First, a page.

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Church ushers recall slaying of Dr. George Tiller

The prosecution in the murder trial of Scott Roeder also asks the witnesses about abortion protesters who targeted their Kansas church.

January 26, 2010|By Robin Abcarian
  • Jeanne Tiller, left, listens to testimony in Wichita, Kan., in the murder trial of Scott Roeder, who is accused of gunning down her husband, Dr. George Tiller, last year.
Jeanne Tiller, left, listens to testimony in Wichita, Kan., in the murder… (Mike Hutmacher / Pool Photo )

Reporting from Wichita, Kan. — Abortion is the issue that hovers undeniably over the trial of Scott Roeder -- who has admitted to killing physician George Tiller -- even though the prosecution has tried mightily to make this a case about premeditated murder, pure and simple.

So it came as a surprise Monday when Sedgwick County Dist. Atty. Nola Foulston asked a witness about protesters who over the years have targeted the church where Tiller was shot in May.

At the time, the 67-year-old Tiller was one of the few American doctors in the United States to perform late-term abortions.

Keith Martin, an usher who chased Roeder to his car after Tiller was gunned down during services, described a congregation that treads a delicate line between being welcoming yet cautious around newcomers.

Normally, Martin said, protesters outside Wichita's Reformation Lutheran Church stay on the sidewalk, holding signs with photos of aborted fetuses and trying to disrupt the services with trumpets. But at least five times they have come into the sanctuary.

"People would come in and pretend to be visitors," Martin said. "After a few minutes, they would stand up and start hollering. They would go up front and try to take over the microphone, or push the organist off her stool."

Foulston also asked Martin, a Sunday school teacher, what he understood to be his church's position on abortion.

"It's identified as a tragedy," Martin said, adding: "Someone who needs to go to that point . . . it's between God and themselves. Our guidelines pretty much correspond to Kansas law."

Martin and two other ushers testified that they had seen Roeder at church several times in the months before Tiller's death.

At first, Martin said, Roeder's unfriendly behavior had raised suspicions. But then during one children's service, Roeder chuckled at some of the funny things the kids said. That gave Martin the feeling Roeder was not there to cause trouble.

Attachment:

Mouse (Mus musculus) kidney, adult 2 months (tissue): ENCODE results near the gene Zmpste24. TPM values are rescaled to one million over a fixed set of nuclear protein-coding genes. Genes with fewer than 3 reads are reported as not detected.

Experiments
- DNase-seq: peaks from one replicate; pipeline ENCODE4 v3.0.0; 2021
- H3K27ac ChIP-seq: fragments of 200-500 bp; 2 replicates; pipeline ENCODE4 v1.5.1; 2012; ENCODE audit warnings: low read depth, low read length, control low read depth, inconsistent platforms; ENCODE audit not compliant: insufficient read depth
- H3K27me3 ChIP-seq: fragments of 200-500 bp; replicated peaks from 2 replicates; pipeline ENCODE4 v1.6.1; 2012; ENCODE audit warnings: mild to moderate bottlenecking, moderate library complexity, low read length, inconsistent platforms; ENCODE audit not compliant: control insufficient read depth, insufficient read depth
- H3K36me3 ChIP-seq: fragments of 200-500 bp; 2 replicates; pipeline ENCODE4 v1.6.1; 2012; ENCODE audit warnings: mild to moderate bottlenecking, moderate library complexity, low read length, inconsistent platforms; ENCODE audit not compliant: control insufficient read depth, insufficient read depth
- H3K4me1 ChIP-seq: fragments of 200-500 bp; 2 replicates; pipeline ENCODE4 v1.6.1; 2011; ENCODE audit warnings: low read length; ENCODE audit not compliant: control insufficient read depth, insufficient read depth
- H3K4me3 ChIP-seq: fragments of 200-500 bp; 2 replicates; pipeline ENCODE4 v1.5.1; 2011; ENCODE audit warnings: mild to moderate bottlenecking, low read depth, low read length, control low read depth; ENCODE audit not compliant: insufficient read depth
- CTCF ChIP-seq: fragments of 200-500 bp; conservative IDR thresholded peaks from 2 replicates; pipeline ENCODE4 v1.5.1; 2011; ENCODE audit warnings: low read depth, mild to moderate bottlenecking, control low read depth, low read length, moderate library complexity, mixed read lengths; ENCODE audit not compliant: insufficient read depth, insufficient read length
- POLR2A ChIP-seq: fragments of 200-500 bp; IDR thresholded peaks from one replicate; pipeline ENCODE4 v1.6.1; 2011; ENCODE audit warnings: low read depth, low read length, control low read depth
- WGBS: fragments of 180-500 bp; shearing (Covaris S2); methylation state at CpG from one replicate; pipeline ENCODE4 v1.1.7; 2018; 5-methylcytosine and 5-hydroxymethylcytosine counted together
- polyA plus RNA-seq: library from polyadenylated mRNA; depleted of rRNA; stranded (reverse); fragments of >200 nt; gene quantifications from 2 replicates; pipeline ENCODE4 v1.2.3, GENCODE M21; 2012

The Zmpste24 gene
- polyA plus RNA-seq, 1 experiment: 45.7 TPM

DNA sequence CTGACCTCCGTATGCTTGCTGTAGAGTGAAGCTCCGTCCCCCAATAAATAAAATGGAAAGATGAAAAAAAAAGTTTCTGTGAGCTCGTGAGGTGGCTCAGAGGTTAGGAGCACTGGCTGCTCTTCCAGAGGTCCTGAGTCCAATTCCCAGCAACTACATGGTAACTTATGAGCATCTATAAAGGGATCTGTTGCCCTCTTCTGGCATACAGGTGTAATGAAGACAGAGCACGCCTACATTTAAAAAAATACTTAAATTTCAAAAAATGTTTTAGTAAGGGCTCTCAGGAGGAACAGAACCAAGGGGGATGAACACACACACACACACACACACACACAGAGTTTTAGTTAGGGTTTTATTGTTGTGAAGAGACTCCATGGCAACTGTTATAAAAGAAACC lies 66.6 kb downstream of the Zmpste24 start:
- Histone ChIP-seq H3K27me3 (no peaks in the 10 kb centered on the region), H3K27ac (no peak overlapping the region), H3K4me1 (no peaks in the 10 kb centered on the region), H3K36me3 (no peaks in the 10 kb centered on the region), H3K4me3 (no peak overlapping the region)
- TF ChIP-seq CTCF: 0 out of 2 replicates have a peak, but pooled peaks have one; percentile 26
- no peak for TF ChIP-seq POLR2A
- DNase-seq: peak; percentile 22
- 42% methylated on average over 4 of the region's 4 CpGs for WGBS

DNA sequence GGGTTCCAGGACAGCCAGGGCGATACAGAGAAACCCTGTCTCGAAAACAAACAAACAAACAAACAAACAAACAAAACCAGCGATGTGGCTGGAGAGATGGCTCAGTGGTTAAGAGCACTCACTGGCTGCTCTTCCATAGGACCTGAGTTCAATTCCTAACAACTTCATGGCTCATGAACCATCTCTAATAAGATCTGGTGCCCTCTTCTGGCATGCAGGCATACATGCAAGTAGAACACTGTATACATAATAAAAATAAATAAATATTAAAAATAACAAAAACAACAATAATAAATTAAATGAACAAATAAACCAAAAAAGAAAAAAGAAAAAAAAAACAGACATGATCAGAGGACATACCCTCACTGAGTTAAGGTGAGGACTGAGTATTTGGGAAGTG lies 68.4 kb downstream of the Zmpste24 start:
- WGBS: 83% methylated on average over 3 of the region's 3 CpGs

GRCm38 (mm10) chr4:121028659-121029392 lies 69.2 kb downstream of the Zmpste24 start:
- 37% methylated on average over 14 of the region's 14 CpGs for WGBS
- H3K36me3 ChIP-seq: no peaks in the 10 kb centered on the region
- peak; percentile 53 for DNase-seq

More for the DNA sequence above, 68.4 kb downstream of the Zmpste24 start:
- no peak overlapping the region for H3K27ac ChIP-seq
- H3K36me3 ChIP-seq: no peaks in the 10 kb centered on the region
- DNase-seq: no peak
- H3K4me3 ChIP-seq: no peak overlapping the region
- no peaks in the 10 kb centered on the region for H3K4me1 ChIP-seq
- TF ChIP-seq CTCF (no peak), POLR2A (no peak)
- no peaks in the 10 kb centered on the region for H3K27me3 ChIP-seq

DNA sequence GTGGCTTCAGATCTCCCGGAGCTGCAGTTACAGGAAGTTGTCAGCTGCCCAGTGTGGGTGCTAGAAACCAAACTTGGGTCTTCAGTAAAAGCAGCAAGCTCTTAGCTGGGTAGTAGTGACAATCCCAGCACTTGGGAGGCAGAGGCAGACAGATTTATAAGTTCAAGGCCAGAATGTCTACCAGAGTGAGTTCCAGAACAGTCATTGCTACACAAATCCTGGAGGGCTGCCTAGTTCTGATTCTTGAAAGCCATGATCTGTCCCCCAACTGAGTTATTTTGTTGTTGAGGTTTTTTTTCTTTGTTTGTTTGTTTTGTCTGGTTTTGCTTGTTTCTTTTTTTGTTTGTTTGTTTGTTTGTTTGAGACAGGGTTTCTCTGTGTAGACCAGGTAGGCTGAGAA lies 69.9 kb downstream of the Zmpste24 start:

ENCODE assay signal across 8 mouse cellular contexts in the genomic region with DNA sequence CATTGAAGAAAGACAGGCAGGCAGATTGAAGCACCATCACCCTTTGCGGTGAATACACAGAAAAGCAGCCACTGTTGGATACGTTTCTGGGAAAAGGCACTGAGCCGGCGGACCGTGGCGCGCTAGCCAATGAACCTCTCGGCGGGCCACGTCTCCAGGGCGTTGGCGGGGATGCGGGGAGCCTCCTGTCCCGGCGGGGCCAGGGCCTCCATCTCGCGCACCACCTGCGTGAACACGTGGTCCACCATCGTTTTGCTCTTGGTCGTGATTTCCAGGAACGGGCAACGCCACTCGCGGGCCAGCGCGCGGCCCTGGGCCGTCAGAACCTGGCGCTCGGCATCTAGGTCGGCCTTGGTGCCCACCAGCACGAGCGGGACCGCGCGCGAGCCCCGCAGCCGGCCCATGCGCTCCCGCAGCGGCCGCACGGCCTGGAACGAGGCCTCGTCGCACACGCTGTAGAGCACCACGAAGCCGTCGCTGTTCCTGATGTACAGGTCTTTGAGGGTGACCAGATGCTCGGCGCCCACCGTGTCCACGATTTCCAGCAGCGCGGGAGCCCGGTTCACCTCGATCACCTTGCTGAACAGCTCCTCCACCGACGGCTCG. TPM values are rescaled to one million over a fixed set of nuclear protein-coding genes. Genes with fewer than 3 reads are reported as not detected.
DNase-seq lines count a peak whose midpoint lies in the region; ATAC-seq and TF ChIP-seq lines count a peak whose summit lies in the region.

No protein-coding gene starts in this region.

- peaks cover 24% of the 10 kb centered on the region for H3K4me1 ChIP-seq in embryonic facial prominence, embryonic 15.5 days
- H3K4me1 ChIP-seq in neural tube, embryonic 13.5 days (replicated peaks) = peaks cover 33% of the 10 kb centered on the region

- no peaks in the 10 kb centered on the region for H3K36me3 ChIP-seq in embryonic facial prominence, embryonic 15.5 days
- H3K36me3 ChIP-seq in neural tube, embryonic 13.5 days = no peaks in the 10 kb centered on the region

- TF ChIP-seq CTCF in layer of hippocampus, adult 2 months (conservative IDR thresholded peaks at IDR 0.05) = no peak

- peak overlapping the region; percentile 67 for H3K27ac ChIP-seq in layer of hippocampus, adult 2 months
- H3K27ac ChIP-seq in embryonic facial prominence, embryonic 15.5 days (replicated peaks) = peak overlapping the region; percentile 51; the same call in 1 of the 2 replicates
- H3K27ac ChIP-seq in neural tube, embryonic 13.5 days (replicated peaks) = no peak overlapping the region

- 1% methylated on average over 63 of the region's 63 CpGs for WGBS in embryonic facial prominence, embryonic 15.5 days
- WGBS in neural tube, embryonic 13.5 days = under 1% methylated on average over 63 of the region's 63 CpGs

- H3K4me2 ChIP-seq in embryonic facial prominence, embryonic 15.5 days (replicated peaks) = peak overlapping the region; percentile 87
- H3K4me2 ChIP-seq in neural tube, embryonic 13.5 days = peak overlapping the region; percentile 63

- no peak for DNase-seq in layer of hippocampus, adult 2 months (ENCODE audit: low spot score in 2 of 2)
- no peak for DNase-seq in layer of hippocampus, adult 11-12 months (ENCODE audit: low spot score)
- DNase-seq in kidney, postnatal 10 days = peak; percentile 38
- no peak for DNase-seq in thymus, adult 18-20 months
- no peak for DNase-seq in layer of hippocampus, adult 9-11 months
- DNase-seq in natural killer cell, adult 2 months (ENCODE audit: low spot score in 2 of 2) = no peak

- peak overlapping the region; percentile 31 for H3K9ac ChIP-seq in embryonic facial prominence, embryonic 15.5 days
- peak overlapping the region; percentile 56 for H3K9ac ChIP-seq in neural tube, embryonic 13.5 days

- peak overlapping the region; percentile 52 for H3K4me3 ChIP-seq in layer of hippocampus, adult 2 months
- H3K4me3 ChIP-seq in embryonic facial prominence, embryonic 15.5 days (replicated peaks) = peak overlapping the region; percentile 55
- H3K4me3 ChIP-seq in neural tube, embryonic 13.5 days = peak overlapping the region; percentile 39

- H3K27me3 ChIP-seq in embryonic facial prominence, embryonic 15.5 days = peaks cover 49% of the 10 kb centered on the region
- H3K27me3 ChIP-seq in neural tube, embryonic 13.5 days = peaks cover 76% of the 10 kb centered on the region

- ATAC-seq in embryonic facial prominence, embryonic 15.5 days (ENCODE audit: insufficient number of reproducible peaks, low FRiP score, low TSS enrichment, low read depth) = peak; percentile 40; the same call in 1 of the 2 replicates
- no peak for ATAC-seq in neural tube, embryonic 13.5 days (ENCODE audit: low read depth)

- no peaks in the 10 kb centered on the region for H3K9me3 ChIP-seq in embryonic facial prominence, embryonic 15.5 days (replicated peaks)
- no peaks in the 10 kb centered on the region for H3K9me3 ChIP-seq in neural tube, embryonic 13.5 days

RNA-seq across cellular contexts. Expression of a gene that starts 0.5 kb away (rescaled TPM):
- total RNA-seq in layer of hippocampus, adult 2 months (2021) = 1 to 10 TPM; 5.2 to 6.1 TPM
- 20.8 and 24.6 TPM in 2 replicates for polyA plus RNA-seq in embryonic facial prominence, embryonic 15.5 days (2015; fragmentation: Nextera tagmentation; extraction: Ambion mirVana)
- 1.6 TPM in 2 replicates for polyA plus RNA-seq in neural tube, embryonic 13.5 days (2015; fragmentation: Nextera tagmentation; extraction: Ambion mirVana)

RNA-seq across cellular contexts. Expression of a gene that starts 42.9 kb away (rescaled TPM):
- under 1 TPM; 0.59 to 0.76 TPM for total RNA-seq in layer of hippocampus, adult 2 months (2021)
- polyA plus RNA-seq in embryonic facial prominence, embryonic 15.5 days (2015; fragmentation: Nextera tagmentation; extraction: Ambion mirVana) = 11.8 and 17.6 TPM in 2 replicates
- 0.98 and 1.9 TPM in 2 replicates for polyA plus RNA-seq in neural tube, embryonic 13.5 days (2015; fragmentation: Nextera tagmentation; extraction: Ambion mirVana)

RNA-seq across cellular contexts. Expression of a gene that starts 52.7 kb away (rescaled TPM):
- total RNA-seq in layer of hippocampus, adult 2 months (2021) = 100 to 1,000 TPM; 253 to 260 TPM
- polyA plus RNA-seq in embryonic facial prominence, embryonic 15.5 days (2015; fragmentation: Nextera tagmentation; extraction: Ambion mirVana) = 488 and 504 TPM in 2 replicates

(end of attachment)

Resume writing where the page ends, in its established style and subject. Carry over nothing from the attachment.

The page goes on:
"I guess I'd misjudged him," Martin said. "I thought that was an unwelcoming, unchristian thing to do."

"And you let your guard down?" Foulston asked.

"I guess you could say that," Martin said.

Roeder, 51, has pleaded not guilty to first-degree murder. In court filings, he said that he shot Tiller in order to save unborn babies.

Sedgwick County District Judge Warren Wilbert recently ruled that Roeder could not use a necessity defense, but he left open the possibility that the defense could argue Roeder had an honest if unreasonable belief that deadly force was necessary.

The prosecution has fought vigorously to keep out evidence suggesting that Roeder might be guilty of the lesser crime of voluntary manslaughter. A murder conviction would mean life in prison, as opposed to five years for the manslaughter charge.

Roeder also has been charged with two counts of aggravated assault for allegedly pointing a gun at and threatening to kill Martin and another usher, Gary Hoepner.

On the day Tiller was slain, Hoepner was standing near the physician in the church's foyer as 10 a.m. services were beginning. Roeder came out of the sanctuary, and Hoepner said he thought the suspect was heading for the restroom.

"I looked up," Hoepner said. "This man put a gun to George's head. . . . Shot him point blank."

Hoepner chased Roeder through a double door toward the church's parking lot. When they were 20 or 30 feet apart, Hoepner testified, Roeder looked over his shoulder and said: "I have a gun. I will shoot you."

Martin testified that he did not see the shooting, but heard it and gave chase when he saw Roeder running to the parking lot. The usher said that as he stood in front of Roeder's car, the suspect pointed a gun at his face and said, "Move or I'll shoot you."

Martin said he threw a cup of coffee through Roeder's car window as he drove off.

Officials of the Feminist Majority Foundation, which has worked to keep abortion providers safe, monitored the trial Monday. Sitting behind them in the courtroom was the antiabortion extremist Michael Bray, who has served time in prison in connection with the bombing of abortion clinics in the 1980s.

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